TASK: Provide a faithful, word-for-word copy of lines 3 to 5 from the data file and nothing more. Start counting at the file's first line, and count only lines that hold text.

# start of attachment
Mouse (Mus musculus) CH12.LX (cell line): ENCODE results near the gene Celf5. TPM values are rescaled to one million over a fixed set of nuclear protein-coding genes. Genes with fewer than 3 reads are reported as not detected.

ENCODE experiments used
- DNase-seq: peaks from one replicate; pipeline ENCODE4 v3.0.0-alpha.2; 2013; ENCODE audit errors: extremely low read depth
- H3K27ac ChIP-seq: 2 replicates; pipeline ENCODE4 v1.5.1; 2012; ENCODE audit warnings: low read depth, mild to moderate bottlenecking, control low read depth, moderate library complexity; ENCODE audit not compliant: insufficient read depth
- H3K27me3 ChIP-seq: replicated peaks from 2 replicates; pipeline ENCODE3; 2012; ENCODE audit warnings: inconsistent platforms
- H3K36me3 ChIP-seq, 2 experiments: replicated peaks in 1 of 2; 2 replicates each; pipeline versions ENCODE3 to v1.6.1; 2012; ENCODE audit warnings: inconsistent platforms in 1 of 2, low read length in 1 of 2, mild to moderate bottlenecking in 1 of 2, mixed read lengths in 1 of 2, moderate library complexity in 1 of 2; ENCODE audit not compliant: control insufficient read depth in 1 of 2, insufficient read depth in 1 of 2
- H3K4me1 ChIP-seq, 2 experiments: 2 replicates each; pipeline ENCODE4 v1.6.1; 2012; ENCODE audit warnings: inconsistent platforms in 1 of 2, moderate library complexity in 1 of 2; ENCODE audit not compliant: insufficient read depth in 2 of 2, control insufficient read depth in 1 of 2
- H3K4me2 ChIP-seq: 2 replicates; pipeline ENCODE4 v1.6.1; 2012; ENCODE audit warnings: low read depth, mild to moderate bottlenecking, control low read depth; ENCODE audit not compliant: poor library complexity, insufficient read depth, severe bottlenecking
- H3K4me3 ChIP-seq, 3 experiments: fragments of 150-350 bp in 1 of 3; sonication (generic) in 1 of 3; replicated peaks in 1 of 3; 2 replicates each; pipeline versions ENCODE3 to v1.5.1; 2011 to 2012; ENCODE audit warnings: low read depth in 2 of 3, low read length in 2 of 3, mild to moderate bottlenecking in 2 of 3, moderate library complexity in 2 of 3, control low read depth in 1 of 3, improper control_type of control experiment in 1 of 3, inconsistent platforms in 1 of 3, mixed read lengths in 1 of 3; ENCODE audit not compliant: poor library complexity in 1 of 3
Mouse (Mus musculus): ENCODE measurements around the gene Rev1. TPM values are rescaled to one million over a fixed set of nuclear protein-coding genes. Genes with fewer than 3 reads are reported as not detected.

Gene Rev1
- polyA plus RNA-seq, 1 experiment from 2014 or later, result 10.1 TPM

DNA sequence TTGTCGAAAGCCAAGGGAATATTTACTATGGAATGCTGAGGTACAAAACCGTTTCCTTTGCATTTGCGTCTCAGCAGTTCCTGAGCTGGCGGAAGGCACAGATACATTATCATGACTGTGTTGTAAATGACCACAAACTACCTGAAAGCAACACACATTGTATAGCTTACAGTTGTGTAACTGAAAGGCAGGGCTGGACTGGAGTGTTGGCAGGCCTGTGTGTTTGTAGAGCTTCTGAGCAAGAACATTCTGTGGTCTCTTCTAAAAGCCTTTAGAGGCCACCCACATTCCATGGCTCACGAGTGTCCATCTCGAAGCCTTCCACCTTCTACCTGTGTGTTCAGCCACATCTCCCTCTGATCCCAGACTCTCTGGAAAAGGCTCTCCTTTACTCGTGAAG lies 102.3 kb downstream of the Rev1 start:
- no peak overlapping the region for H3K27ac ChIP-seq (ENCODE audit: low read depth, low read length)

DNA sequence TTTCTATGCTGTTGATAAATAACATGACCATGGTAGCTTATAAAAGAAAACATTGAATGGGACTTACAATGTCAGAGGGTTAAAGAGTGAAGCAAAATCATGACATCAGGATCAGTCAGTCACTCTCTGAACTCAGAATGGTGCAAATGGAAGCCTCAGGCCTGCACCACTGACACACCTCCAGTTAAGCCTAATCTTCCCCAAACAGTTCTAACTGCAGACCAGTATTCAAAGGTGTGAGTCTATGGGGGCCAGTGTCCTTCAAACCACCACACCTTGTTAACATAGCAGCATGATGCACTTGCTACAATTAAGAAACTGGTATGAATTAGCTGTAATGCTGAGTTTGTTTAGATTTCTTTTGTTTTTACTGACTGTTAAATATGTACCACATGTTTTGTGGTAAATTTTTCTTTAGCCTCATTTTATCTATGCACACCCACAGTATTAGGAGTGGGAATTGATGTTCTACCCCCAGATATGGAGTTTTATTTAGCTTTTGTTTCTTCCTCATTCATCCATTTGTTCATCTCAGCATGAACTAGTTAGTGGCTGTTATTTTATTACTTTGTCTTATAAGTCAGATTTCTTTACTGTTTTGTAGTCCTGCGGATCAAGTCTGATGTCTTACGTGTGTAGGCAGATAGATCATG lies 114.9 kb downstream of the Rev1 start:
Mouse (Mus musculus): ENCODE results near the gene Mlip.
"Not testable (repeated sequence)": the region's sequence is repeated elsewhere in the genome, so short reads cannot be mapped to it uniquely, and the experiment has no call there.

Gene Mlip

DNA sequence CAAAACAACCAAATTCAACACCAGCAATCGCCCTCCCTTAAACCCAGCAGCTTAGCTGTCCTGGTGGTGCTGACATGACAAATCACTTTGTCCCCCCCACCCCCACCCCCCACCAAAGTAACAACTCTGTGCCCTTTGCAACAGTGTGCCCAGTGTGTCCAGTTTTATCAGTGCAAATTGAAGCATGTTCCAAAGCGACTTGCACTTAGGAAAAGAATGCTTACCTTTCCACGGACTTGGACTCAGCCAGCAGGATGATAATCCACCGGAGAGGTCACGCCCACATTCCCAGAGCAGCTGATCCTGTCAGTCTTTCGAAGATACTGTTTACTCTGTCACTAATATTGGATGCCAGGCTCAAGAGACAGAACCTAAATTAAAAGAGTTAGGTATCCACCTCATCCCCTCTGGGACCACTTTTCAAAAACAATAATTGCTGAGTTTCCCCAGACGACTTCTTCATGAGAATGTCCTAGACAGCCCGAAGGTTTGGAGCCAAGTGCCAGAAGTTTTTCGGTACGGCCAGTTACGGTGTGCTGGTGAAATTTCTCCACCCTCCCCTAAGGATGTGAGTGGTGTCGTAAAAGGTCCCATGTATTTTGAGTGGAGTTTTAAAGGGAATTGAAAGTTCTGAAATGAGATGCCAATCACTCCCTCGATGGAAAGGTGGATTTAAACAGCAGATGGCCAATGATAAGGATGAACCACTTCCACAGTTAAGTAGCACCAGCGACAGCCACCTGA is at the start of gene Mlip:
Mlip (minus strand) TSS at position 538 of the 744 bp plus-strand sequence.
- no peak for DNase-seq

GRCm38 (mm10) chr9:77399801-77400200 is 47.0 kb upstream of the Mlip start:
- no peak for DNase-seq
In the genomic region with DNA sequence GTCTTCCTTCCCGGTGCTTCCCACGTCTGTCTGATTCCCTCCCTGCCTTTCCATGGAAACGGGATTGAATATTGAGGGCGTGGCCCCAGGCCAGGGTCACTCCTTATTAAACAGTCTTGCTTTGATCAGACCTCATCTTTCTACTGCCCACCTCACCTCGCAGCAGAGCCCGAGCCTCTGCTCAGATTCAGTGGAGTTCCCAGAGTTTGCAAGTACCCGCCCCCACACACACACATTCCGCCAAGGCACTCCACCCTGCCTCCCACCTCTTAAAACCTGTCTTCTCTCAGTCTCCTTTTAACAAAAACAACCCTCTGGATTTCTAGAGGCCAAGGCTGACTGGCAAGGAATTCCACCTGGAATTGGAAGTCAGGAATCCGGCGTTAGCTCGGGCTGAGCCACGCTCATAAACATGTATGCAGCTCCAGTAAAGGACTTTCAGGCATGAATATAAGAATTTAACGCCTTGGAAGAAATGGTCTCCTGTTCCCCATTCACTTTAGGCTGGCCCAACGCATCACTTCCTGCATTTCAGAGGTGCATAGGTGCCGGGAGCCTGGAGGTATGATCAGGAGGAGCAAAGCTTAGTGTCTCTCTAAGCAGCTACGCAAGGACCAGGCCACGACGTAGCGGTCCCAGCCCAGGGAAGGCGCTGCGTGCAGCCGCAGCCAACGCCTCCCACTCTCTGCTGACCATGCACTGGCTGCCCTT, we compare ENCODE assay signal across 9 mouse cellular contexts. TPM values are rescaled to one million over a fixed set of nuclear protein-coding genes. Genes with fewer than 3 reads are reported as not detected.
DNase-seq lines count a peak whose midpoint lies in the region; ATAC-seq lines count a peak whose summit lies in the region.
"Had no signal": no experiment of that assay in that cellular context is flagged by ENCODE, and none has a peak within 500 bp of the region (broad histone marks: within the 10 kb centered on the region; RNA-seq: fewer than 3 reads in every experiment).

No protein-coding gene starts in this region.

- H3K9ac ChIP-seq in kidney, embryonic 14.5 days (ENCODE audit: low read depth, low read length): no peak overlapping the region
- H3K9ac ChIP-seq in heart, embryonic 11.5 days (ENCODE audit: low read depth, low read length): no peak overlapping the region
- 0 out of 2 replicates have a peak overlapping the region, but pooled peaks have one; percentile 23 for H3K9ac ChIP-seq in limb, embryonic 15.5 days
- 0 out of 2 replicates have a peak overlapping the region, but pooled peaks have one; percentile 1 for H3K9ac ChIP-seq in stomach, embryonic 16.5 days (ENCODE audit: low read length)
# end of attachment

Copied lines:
- DNase-seq: peaks from one replicate; pipeline ENCODE4 v3.0.0-alpha.2; 2013; ENCODE audit errors: extremely low read depth
- H3K27ac ChIP-seq: 2 replicates; pipeline ENCODE4 v1.5.1; 2012; ENCODE audit warnings: low read depth, mild to moderate bottlenecking, control low read depth, moderate library complexity; ENCODE audit not compliant: insufficient read depth
- H3K27me3 ChIP-seq: replicated peaks from 2 replicates; pipeline ENCODE3; 2012; ENCODE audit warnings: inconsistent platforms